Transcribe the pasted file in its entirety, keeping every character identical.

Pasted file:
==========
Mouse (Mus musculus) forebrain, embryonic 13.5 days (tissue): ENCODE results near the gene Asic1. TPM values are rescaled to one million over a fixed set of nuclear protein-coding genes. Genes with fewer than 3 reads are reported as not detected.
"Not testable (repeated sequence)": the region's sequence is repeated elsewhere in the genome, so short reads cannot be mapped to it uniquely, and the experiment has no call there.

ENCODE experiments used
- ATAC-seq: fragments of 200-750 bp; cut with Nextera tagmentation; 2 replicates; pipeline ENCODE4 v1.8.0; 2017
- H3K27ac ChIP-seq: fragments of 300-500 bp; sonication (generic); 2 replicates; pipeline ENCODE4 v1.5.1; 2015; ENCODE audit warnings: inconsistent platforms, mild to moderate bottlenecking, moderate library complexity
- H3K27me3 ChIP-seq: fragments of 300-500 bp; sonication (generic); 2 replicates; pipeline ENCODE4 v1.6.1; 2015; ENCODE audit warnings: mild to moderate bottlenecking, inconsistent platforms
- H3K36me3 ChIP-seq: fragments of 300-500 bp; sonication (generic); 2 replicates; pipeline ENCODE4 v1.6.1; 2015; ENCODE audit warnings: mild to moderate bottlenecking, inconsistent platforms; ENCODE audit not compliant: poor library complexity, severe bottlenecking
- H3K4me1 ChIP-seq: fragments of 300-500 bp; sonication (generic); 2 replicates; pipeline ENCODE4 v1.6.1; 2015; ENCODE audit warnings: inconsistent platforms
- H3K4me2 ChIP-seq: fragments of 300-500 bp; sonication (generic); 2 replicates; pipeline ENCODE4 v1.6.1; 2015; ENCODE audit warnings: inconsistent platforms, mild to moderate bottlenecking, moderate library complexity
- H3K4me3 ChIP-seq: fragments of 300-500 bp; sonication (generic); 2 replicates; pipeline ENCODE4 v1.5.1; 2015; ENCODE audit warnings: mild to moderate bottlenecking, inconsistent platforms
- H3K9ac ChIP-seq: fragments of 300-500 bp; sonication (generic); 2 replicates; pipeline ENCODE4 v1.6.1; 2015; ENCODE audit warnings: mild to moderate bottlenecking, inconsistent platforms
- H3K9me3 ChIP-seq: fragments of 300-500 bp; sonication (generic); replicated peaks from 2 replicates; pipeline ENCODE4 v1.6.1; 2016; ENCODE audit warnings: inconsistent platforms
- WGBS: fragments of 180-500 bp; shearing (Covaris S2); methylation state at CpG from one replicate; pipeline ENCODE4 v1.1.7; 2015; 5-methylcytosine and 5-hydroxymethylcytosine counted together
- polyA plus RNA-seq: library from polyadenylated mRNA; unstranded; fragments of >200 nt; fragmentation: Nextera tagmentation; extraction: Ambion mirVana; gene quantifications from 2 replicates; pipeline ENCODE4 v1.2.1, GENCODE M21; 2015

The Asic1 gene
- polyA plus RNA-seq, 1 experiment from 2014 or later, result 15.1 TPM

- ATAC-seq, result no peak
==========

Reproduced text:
Mouse (Mus musculus) forebrain, embryonic 13.5 days (tissue): ENCODE results near the gene Asic1. TPM values are rescaled to one million over a fixed set of nuclear protein-coding genes. Genes with fewer than 3 reads are reported as not detected.
"Not testable (repeated sequence)": the region's sequence is repeated elsewhere in the genome, so short reads cannot be mapped to it uniquely, and the experiment has no call there.

ENCODE experiments used
- ATAC-seq: fragments of 200-750 bp; cut with Nextera tagmentation; 2 replicates; pipeline ENCODE4 v1.8.0; 2017
- H3K27ac ChIP-seq: fragments of 300-500 bp; sonication (generic); 2 replicates; pipeline ENCODE4 v1.5.1; 2015; ENCODE audit warnings: inconsistent platforms, mild to moderate bottlenecking, moderate library complexity
- H3K27me3 ChIP-seq: fragments of 300-500 bp; sonication (generic); 2 replicates; pipeline ENCODE4 v1.6.1; 2015; ENCODE audit warnings: mild to moderate bottlenecking, inconsistent platforms
- H3K36me3 ChIP-seq: fragments of 300-500 bp; sonication (generic); 2 replicates; pipeline ENCODE4 v1.6.1; 2015; ENCODE audit warnings: mild to moderate bottlenecking, inconsistent platforms; ENCODE audit not compliant: poor library complexity, severe bottlenecking
- H3K4me1 ChIP-seq: fragments of 300-500 bp; sonication (generic); 2 replicates; pipeline ENCODE4 v1.6.1; 2015; ENCODE audit warnings: inconsistent platforms
- H3K4me2 ChIP-seq: fragments of 300-500 bp; sonication (generic); 2 replicates; pipeline ENCODE4 v1.6.1; 2015; ENCODE audit warnings: inconsistent platforms, mild to moderate bottlenecking, moderate library complexity
- H3K4me3 ChIP-seq: fragments of 300-500 bp; sonication (generic); 2 replicates; pipeline ENCODE4 v1.5.1; 2015; ENCODE audit warnings: mild to moderate bottlenecking, inconsistent platforms
- H3K9ac ChIP-seq: fragments of 300-500 bp; sonication (generic); 2 replicates; pipeline ENCODE4 v1.6.1; 2015; ENCODE audit warnings: mild to moderate bottlenecking, inconsistent platforms
- H3K9me3 ChIP-seq: fragments of 300-500 bp; sonication (generic); replicated peaks from 2 replicates; pipeline ENCODE4 v1.6.1; 2016; ENCODE audit warnings: inconsistent platforms
- WGBS: fragments of 180-500 bp; shearing (Covaris S2); methylation state at CpG from one replicate; pipeline ENCODE4 v1.1.7; 2015; 5-methylcytosine and 5-hydroxymethylcytosine counted together
- polyA plus RNA-seq: library from polyadenylated mRNA; unstranded; fragments of >200 nt; fragmentation: Nextera tagmentation; extraction: Ambion mirVana; gene quantifications from 2 replicates; pipeline ENCODE4 v1.2.1, GENCODE M21; 2015

The Asic1 gene
- polyA plus RNA-seq, 1 experiment from 2014 or later, result 15.1 TPM

- ATAC-seq, result no peak